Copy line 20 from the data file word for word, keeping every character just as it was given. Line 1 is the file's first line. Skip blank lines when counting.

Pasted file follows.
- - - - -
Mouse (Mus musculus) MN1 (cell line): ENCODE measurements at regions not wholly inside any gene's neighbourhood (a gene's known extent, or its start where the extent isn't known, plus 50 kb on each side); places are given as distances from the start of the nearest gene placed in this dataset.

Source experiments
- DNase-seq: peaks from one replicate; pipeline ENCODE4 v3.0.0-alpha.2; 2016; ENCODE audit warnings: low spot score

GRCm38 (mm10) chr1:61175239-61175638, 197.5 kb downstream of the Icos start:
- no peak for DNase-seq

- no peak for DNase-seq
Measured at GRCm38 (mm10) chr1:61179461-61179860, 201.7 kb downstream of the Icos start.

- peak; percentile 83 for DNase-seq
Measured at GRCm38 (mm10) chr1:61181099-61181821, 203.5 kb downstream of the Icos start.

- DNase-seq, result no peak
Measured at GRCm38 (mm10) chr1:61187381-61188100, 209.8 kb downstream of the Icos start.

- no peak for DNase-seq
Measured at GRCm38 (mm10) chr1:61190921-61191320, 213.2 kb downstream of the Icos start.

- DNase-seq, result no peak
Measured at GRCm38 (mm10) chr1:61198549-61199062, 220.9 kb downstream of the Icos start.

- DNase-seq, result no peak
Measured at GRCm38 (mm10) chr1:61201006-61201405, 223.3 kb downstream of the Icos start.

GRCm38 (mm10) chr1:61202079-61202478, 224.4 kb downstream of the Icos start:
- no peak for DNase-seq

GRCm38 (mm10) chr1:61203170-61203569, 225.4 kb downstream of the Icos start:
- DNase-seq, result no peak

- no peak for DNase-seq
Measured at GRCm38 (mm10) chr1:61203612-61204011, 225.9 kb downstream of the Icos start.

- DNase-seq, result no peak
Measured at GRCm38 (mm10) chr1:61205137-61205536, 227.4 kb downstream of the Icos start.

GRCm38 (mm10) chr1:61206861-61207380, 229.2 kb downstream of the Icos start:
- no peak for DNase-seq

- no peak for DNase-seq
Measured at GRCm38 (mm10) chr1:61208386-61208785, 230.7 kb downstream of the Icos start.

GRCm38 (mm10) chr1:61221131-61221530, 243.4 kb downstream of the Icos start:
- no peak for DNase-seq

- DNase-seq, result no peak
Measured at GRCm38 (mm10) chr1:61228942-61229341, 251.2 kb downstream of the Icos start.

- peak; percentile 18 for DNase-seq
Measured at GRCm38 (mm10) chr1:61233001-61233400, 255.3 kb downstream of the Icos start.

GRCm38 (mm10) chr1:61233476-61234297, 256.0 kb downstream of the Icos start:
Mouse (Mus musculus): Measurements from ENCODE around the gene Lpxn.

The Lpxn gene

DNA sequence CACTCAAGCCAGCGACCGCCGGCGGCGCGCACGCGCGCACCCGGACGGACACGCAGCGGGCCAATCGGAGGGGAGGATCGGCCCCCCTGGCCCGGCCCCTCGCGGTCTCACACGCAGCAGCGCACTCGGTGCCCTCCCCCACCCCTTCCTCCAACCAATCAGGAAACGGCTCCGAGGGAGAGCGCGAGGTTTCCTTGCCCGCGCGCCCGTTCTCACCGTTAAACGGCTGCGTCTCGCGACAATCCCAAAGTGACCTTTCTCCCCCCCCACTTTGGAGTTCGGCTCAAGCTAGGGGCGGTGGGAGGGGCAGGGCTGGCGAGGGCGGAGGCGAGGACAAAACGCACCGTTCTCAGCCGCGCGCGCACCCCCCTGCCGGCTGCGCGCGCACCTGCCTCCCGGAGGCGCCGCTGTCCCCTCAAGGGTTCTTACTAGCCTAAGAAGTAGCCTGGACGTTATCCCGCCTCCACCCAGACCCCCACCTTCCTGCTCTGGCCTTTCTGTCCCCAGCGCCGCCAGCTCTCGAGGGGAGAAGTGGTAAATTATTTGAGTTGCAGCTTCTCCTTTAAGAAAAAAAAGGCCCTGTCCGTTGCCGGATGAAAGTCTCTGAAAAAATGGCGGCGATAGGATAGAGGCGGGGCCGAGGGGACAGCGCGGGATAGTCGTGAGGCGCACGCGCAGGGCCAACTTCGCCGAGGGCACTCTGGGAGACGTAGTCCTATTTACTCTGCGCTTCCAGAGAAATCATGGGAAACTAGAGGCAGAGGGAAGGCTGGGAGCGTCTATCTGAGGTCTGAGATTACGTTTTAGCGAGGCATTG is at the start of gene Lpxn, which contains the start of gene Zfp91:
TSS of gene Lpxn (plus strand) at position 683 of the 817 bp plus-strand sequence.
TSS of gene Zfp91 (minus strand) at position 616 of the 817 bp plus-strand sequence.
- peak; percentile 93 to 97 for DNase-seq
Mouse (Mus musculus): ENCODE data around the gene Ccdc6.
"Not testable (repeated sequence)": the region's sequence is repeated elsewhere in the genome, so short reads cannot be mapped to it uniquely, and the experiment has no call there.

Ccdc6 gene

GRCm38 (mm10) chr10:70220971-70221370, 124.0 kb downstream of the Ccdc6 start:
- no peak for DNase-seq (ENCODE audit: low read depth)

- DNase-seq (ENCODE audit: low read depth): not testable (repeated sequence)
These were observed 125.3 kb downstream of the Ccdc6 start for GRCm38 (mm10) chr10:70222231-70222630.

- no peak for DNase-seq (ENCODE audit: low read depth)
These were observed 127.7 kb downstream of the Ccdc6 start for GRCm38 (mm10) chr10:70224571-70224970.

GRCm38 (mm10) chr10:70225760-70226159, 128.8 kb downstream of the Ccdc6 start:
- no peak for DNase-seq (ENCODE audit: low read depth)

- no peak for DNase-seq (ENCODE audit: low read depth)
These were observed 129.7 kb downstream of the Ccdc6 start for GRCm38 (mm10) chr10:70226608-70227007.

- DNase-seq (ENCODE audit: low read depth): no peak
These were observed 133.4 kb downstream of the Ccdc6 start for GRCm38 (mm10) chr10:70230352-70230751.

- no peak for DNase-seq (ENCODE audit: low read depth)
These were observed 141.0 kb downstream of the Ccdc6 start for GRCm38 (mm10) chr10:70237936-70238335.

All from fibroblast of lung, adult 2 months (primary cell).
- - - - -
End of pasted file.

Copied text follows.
GRCm38 (mm10) chr1:61203170-61203569, 225.4 kb downstream of the Icos start: